Linux free disk space FAQ: How do I show free disk space on a Unix or Linux system?
df command stands for "disk free". It is meant to show Linux disk space information, including disk space that is used, disk space remaining, and how filesystems are mounted on your Linux (or Unix) system. The Linux
df command not only shows the free disk space on your local computer, it also shows the free disk space on all networked filesystems that are mounted by your Linux system.
Here's the most basic example of Linux
df command, with output shown here from a CentOS Linux computer:
$ df Filesystem 1K-blocks Used Available Use% Mounted on /dev/vzfs 10485760 5713424 4772336 55% /
Rather than try to explain that particular output, let me say that I never use the
df command that way any more. Instead, I always use the
-h option to the
df command, like this:
$ df -h Filesystem Size Used Avail Use% Mounted on /dev/vzfs 10G 5.5G 4.6G 55% /
-h option stands for "human readable", so as you can see, my current Linux system has one filesystem, and it is mounted as
/ (the root filesystem), and it is a 10GB filesystem, with 5.5GB used, 4.6GB available, and it is 55% used (which is pretty easy to see with round numbers like this example).
While my current Linux system has only one filesystem, which is mounted as the root directory (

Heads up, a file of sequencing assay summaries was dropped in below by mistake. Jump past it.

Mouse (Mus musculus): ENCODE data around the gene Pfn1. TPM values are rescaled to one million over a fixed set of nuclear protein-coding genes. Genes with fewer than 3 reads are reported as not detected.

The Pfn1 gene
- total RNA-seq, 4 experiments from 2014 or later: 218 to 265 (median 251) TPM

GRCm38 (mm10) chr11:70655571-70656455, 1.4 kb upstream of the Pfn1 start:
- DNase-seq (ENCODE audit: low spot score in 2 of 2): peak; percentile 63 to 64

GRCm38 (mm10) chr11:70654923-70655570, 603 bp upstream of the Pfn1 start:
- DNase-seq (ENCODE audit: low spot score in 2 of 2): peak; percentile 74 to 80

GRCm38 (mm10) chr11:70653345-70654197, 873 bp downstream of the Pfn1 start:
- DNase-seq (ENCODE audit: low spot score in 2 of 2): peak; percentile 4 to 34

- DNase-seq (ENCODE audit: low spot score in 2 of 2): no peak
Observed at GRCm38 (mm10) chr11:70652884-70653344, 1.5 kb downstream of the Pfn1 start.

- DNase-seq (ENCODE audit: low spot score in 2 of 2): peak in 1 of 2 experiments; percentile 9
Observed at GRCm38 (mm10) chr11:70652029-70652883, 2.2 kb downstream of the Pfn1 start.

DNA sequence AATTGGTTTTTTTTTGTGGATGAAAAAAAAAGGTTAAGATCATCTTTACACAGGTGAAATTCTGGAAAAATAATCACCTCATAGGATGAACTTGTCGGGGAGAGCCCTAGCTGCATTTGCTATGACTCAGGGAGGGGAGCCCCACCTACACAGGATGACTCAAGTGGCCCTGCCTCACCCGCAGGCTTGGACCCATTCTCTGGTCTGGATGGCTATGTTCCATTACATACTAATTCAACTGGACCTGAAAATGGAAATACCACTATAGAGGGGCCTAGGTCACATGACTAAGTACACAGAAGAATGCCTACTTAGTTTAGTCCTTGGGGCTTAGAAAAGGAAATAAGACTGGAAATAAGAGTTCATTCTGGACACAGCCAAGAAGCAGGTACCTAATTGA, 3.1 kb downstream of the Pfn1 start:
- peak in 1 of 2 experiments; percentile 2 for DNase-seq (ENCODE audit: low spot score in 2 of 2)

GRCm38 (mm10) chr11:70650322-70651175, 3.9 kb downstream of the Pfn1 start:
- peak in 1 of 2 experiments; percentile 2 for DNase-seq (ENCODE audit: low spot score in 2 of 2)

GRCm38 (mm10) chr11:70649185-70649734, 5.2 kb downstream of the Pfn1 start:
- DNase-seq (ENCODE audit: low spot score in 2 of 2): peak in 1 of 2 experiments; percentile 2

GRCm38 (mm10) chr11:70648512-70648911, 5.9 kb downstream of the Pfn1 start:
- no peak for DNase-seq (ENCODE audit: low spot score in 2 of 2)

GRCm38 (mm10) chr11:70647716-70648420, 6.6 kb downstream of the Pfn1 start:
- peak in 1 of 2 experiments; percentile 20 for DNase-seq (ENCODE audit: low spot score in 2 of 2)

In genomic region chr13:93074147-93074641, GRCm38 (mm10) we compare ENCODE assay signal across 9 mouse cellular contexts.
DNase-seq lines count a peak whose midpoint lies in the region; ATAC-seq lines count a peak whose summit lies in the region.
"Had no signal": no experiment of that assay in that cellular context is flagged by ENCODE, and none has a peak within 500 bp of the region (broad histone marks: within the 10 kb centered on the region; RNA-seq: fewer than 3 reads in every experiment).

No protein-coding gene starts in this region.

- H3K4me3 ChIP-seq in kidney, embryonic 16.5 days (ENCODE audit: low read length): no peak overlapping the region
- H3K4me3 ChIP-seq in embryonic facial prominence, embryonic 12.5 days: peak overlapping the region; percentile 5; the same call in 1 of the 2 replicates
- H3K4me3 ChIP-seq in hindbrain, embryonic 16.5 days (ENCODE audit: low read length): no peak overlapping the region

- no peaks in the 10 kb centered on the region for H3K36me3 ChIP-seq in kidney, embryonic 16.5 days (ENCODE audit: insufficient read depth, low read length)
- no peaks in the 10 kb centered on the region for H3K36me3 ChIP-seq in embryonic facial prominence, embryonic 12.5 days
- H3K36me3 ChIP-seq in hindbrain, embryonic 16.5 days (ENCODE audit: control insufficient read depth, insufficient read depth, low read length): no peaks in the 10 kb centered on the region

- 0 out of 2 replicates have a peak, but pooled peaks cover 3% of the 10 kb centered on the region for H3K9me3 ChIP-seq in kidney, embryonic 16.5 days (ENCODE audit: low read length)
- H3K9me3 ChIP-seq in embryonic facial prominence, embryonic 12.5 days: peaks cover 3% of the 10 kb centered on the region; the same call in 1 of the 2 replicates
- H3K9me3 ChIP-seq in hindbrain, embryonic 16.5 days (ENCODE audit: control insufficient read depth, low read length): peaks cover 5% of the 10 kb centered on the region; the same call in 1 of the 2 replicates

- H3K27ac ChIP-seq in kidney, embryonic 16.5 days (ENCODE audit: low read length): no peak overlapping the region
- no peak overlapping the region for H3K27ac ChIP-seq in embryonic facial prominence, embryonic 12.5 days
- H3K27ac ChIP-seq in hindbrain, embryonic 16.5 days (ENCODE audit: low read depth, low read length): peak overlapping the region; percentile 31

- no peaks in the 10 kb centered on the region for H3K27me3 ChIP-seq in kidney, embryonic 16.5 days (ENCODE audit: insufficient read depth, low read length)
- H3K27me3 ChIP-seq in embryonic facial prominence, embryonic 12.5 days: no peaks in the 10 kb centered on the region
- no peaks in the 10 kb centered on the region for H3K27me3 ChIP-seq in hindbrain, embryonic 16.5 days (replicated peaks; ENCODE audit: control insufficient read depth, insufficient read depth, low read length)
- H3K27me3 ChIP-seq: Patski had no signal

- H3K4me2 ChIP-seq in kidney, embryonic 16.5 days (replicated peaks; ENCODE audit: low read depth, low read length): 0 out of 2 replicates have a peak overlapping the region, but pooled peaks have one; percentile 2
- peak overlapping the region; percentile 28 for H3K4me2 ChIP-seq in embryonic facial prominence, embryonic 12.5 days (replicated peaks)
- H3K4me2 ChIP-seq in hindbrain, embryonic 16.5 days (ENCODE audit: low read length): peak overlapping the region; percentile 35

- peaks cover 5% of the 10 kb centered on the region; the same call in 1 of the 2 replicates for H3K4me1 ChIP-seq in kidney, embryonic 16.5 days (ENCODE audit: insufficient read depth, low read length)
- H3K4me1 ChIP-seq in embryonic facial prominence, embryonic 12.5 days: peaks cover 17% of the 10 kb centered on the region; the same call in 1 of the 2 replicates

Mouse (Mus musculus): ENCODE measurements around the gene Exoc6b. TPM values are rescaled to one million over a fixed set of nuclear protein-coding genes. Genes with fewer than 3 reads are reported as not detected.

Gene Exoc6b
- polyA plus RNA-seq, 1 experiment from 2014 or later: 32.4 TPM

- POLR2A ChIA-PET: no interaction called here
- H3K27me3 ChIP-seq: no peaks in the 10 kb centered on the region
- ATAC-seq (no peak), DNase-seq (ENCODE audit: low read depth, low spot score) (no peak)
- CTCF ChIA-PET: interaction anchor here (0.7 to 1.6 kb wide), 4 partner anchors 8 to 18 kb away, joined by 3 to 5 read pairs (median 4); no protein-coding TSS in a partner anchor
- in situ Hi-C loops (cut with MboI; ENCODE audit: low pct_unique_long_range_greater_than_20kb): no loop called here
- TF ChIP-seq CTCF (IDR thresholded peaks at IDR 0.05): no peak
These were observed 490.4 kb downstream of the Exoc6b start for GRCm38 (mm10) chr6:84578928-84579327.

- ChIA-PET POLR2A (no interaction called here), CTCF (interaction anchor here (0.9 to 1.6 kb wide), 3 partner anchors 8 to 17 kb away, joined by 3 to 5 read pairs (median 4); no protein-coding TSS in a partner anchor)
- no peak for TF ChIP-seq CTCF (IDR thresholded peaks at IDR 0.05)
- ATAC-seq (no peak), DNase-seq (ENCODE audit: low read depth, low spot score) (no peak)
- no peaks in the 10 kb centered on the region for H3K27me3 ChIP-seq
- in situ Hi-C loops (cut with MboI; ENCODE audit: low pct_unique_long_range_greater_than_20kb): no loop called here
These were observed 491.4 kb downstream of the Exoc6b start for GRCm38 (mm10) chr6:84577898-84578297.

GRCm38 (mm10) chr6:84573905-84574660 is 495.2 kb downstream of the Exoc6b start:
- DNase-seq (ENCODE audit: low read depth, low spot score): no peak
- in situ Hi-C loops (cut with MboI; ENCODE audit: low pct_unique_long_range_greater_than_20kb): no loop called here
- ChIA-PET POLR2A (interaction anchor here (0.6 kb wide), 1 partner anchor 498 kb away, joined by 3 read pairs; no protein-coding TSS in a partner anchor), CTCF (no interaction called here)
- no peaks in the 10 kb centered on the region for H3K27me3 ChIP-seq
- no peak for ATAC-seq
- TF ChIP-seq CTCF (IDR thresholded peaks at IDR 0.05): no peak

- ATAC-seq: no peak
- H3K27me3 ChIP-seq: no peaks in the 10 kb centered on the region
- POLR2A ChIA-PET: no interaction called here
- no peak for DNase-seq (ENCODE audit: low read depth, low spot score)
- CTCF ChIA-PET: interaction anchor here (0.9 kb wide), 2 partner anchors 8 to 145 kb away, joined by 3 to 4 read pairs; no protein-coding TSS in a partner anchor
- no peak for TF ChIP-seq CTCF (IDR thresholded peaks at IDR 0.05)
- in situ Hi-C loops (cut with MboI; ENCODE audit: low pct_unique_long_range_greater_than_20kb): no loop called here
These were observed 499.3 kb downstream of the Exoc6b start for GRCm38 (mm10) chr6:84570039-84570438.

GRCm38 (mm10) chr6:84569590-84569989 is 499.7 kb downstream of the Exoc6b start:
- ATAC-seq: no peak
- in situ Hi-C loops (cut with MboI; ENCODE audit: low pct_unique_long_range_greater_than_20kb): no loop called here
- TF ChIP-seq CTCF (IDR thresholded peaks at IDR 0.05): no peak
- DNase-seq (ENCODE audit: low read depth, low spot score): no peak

/), my Mac OS X 10.5.x system (which is a Unix-based operating system) has several filesystems, and I can also see its "disk free" information with the Unix
$ df -h Filesystem Size Used Avail Capacity Mounted on /dev/disk0s2 93Gi 82Gi 11Gi 89% / devfs 107Ki 107Ki 0Bi 100% /dev map -hosts 0Bi 0Bi 0Bi 100% /net map auto_home 0Bi 0Bi 0Bi 100% /home
As you can see, this Mac has four filesystems that are mounted on /, /dev, /net, and /home. You can also see that the format of this output is a little different than the format from my CentOS Linux system. (And most importantly for me, you can see that my primary 93GB filesystem is 89% full -- yikes, I have to go!)
If you have Linux or Unix
df command examples you'd like to share, including output from other systems, feel free to share that output in the comments section below. As usual, you can also look at your Linux/Unix
man page on the
df command to get more help, like this:
$ man df
For your convenience, I've now included on online version of the Linux df command man page on this website.